Unemployment Tumbles Amid Slow Jobs Growth
MICHELE NORRIS, host:
This is ALL THINGS CONSIDERED from NPR News. I'm Michele Norris.
ROBERT SIEGEL, host:
And I'm Robert Siegel.
The unemployment rate in the U.S. has fallen to 9 percent. That's the word today from the Labor Department. It's the second month in a row that the unemployment rate has tumbled - which might sound encouraging but at the same time, job growth in January was anemic.
Here's NPR's Chris Arnold to explain the mixed signals.
CHRIS ARNOLD: The U.S. has lost more than 8 million jobs since 2007, and the Labor Department says last month, it gained only 36,000 of those jobs back. So that's really nothing. But here's what's surprising and confusing. The unemployment rate is falling sharply anyway.
Dr. LISA LYNCH (Dean, Brandeis University): Well, it's enough to make anyone's head spin. Is it good news; is it bad news in today's report?
ARNOLD: Lisa Lynch is a dean at Brandeis University, and a former chief economist at the U.S. Department of Labor.
Dr. LYNCH: Certainly, the drop in the unemployment rate down to 9 percent is very good news.
ARNOLD: Lynch thinks that that trend is real. And as far as the unexpectedly small new jobs number...
Dr. LYNCH: That reflected, in part, some fluky issues in the employment numbers when the data were collected. They were collected in a week in January where we had a lot of severe weather across the country.
ARNOLD: There was ice in the South, floods in the West, snowstorms seemingly everywhere else. So Lynch says when you look at the industries where people work indoors, the report actually looks pretty good. Take manufacturing - of everything from computers to cars, to different kinds of metals.
Dr. LYNCH: We saw over 60,000 jobs added in the economy, and that's terrific. These are well-paying jobs, more skilled jobs, and that's a sign of hope going forward.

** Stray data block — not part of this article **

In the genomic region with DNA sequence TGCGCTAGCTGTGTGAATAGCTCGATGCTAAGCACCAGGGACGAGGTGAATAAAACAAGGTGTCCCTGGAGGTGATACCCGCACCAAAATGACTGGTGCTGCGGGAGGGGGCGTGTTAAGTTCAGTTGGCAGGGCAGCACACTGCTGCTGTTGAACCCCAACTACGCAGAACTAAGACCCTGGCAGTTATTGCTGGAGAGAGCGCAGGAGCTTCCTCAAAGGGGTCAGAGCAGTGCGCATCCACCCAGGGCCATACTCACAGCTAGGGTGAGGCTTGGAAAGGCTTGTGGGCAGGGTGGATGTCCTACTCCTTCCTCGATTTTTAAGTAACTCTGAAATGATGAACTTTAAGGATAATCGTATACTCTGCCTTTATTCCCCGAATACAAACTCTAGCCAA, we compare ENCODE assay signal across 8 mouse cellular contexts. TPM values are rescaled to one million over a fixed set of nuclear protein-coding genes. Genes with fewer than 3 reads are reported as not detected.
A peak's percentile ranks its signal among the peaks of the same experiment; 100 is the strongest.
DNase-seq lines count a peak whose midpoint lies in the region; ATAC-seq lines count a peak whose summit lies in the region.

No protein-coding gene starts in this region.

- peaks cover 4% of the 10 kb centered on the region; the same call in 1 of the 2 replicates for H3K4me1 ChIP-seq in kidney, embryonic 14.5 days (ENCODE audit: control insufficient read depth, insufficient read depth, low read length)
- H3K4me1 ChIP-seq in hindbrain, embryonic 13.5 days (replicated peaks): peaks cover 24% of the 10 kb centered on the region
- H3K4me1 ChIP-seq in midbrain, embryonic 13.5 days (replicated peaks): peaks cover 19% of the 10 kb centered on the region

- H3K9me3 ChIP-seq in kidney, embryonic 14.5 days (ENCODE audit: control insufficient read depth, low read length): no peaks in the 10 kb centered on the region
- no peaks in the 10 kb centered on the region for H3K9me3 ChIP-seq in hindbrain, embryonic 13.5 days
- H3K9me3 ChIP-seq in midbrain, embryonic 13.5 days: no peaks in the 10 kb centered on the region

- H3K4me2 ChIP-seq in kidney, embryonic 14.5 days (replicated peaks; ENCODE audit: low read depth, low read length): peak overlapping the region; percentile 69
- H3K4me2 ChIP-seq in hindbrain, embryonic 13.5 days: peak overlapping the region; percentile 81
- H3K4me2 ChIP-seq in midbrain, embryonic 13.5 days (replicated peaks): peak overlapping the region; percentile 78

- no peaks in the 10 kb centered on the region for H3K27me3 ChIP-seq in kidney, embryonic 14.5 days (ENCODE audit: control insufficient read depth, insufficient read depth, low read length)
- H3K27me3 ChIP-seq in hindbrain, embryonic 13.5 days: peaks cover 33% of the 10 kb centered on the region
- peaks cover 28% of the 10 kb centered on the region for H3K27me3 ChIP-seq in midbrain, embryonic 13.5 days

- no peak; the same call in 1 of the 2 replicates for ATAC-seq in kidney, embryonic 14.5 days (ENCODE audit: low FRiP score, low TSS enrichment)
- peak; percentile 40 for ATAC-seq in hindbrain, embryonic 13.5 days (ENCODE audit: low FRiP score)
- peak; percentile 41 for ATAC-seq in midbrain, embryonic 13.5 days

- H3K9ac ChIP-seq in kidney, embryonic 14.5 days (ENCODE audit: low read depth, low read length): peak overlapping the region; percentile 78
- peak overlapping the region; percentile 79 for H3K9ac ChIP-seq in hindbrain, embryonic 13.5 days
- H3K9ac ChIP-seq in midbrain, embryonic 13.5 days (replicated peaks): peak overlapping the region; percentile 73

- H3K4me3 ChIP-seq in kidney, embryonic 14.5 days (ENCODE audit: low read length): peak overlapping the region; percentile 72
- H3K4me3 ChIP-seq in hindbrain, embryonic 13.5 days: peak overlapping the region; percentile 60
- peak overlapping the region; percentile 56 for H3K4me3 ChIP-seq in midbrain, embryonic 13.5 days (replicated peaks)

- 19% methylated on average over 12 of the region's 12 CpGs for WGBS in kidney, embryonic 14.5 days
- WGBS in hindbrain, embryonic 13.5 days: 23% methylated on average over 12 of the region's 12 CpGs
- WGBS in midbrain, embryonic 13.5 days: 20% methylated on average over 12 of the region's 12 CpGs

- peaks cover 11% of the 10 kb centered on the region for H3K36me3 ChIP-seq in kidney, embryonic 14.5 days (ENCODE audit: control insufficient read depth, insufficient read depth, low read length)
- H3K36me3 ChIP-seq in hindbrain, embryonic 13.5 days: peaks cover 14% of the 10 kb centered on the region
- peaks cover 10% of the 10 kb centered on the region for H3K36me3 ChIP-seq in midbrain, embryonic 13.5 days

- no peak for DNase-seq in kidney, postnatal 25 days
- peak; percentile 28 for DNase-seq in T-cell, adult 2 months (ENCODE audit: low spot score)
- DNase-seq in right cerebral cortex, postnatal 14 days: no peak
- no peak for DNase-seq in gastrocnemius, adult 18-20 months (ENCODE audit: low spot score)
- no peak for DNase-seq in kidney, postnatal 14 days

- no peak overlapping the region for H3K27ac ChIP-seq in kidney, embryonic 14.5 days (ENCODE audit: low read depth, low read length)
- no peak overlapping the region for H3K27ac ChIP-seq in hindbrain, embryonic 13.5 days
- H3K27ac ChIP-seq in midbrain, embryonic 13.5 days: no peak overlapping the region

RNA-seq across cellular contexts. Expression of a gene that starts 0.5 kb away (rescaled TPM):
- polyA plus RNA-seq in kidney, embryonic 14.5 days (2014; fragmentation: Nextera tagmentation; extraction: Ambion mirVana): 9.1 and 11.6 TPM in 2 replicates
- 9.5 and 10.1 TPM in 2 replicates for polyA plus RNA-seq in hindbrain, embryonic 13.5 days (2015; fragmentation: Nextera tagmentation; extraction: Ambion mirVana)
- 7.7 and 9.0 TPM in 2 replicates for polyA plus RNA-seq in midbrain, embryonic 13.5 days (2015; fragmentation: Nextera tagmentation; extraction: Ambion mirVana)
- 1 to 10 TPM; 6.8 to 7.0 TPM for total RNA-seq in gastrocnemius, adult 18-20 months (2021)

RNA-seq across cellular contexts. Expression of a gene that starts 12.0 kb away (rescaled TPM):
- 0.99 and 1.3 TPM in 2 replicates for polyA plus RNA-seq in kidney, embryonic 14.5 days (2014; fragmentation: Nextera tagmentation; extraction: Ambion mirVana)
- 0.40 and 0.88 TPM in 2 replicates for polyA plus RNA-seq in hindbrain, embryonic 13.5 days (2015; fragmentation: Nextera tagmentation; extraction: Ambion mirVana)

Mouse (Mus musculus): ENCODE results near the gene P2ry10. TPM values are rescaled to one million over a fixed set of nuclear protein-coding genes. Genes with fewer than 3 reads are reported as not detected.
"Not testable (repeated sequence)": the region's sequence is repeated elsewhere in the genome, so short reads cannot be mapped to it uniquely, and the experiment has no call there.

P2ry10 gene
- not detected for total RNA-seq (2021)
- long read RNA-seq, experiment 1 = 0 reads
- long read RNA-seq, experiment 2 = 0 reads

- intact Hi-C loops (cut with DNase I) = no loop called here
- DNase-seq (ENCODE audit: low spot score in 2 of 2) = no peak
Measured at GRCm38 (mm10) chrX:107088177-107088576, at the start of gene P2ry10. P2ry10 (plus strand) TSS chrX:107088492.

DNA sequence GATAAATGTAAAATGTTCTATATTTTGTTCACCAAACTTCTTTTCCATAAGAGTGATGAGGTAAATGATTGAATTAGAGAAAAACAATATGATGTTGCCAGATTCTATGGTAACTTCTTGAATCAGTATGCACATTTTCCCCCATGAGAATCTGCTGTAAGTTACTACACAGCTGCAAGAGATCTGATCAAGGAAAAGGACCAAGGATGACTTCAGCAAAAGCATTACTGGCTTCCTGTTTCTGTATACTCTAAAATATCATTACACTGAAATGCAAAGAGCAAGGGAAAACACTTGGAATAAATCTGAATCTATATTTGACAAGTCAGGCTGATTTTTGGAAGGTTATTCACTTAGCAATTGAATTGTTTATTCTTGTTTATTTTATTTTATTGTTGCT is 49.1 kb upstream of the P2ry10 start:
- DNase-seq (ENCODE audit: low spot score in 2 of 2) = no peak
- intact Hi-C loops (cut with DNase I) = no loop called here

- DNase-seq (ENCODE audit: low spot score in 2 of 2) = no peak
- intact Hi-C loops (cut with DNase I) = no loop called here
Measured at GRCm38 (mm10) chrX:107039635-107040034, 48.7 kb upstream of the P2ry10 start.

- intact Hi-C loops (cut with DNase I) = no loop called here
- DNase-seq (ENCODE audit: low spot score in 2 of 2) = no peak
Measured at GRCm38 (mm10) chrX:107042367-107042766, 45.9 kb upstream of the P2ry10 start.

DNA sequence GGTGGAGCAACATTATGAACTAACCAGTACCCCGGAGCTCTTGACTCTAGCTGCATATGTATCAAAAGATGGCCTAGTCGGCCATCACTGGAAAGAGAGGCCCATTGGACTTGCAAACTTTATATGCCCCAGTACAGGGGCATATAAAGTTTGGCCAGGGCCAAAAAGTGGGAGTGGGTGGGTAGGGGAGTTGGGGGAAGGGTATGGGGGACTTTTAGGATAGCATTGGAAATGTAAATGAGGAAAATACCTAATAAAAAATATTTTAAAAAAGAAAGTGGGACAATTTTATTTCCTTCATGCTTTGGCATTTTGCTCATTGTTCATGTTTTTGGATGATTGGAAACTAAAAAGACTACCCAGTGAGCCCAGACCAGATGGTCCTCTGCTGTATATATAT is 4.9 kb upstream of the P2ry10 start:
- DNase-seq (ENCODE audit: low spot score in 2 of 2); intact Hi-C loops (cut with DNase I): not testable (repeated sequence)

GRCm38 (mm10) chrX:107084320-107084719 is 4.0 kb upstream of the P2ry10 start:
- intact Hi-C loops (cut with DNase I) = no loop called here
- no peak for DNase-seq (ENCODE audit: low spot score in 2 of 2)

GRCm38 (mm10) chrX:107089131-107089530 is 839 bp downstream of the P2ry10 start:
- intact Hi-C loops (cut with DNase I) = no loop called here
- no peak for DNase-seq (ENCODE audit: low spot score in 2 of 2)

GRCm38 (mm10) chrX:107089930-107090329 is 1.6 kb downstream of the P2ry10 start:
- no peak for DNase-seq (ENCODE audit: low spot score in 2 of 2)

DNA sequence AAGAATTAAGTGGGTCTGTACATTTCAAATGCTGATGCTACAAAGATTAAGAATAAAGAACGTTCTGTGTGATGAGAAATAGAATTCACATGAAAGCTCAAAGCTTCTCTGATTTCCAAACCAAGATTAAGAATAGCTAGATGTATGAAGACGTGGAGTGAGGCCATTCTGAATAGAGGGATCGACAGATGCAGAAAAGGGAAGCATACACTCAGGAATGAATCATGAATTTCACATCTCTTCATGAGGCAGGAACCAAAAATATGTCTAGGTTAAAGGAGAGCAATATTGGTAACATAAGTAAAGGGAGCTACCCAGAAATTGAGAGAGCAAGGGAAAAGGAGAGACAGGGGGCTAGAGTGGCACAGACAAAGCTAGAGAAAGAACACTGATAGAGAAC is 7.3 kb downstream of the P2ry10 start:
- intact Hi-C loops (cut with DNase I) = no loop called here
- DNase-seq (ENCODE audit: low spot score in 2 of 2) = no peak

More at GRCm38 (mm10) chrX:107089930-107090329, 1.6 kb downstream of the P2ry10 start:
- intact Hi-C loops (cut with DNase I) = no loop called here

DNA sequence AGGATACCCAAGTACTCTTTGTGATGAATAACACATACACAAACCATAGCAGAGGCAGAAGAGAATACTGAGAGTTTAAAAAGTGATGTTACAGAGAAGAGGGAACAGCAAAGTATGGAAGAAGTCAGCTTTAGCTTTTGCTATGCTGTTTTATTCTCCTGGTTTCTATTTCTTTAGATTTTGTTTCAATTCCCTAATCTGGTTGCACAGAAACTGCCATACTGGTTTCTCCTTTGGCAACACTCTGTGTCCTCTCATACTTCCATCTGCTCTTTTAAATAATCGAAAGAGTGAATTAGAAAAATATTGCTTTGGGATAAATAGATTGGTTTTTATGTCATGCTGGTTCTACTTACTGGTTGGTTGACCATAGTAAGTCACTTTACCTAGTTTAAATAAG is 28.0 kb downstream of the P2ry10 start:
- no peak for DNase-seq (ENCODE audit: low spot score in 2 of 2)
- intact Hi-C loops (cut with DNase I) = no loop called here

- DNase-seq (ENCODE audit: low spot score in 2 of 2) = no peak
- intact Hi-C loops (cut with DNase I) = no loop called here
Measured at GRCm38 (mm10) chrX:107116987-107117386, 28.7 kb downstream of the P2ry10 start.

ARNOLD: But when you look at people who work outdoors - doing construction or shipping and delivering packages - fewer people were able to work. And Lynch says that probably skewed the numbers. For example, you have to be really dedicated to want to work as a bike messenger in a blizzard.
So those just look like - kind of regular, baldish city tires. I mean, can you stay up in the snow on those?
Mr. GRAHAM CONWAY(ph) (Bike Messenger, Breakaway Courier Systems): They sort of cut through all the snow and go right down to the road surface.
ARNOLD: On the street in Boston, bike messenger Graham Conway is riding slowly down the sidewalk to talk to me. Graham is 23. He's wearing wet sneakers with wool socks, and he's been making deliveries and dodging obstacles that could send him flying off his bike into traffic.
Mr. CONWAY: Inattentive cab drivers and like, wet manhole covers in the road.
Mr. TOM CROMWELL (Co-owner, Breakaway Courier Systems): Yeah. Well, you know the snow is coming in on Saturday night.
ARNOLD: Inside the offices of Breakaway Courier in downtown Boston, Tom Cromwell is one of the owners. He's calling orders over to his dispatchers.
Mr. CROMWELL: His name?
Unidentified Man: Yo.
Mr. CROMWELL: That's Richie(ph). He just has a pickup at their office in Andover, going to Lynn.
ARNOLD: The delivery business is actually an interesting one to look at because you can see firsthand the different ways that the economy is slowly picking up steam again. Cromwell says, for example, restaurants are doing more business, so his drivers pick up more crates of fresh fish at the airport.
Mr. CROMWELL: Logan Airport a couple times a week when they catch it; it's day-boat fish, and from Florida. And it seems like the legal and the financial industries are a lot busier now.
(Soundbite of phone ringing)
Mr. CROMWELL: I got to just grab this call.
(Soundbite of phone ringing)
Mr. CROMWELL: Johnny. You just dropped off the nebulizer. That's good.
ARNOLD: The company has also been delivering medical gear to asthma patients at their homes. That's turned into a pretty steady source of work. And back before this past month with all the crazy weather, the pickup in business led Cromwell here to hire on more people.
Mr. CROMWELL: You know, I would think we've picked up five or six full-time couriers.
ARNOLD: But it's going to take a lot more companies all over the country hiring a lot more people to keep bringing down the unemployment rate.
At 9 percent, it hasn't been that high for so long since 1948, when the data started being collected.
Chris Arnold, NPR News, Boston.
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